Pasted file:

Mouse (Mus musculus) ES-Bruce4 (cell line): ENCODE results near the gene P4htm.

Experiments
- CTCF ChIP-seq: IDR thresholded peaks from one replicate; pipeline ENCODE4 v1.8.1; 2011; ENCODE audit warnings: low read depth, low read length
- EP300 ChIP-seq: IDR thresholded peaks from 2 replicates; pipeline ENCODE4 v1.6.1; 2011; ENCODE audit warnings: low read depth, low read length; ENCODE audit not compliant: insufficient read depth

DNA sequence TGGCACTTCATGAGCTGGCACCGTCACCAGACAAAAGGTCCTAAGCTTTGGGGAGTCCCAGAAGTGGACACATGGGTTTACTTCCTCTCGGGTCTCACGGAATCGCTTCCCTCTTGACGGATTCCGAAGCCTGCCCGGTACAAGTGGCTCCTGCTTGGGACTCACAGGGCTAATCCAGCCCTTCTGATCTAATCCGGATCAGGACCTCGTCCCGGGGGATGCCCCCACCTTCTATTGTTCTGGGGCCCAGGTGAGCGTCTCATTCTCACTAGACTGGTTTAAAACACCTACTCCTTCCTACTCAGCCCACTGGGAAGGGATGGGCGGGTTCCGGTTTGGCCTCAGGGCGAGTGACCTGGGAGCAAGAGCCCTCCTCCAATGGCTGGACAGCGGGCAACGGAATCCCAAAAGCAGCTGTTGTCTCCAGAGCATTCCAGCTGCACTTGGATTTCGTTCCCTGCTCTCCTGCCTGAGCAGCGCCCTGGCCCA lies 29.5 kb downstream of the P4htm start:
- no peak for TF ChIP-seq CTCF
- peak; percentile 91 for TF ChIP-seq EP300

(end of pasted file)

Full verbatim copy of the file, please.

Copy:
Mouse (Mus musculus) ES-Bruce4 (cell line): ENCODE results near the gene P4htm.

Experiments
- CTCF ChIP-seq: IDR thresholded peaks from one replicate; pipeline ENCODE4 v1.8.1; 2011; ENCODE audit warnings: low read depth, low read length
- EP300 ChIP-seq: IDR thresholded peaks from 2 replicates; pipeline ENCODE4 v1.6.1; 2011; ENCODE audit warnings: low read depth, low read length; ENCODE audit not compliant: insufficient read depth

DNA sequence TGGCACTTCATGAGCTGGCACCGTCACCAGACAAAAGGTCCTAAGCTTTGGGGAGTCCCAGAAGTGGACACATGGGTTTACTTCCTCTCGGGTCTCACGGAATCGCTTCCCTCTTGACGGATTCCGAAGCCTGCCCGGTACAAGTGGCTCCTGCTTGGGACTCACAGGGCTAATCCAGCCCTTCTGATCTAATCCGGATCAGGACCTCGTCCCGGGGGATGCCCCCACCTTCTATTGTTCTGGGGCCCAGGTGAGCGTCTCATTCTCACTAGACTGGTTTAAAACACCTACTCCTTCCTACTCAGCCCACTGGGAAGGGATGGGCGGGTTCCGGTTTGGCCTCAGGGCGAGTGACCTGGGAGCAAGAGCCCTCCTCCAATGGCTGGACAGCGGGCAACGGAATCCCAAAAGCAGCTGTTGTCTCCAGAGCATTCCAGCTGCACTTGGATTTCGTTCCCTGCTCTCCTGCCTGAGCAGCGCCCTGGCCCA lies 29.5 kb downstream of the P4htm start:
- no peak for TF ChIP-seq CTCF
- peak; percentile 91 for TF ChIP-seq EP300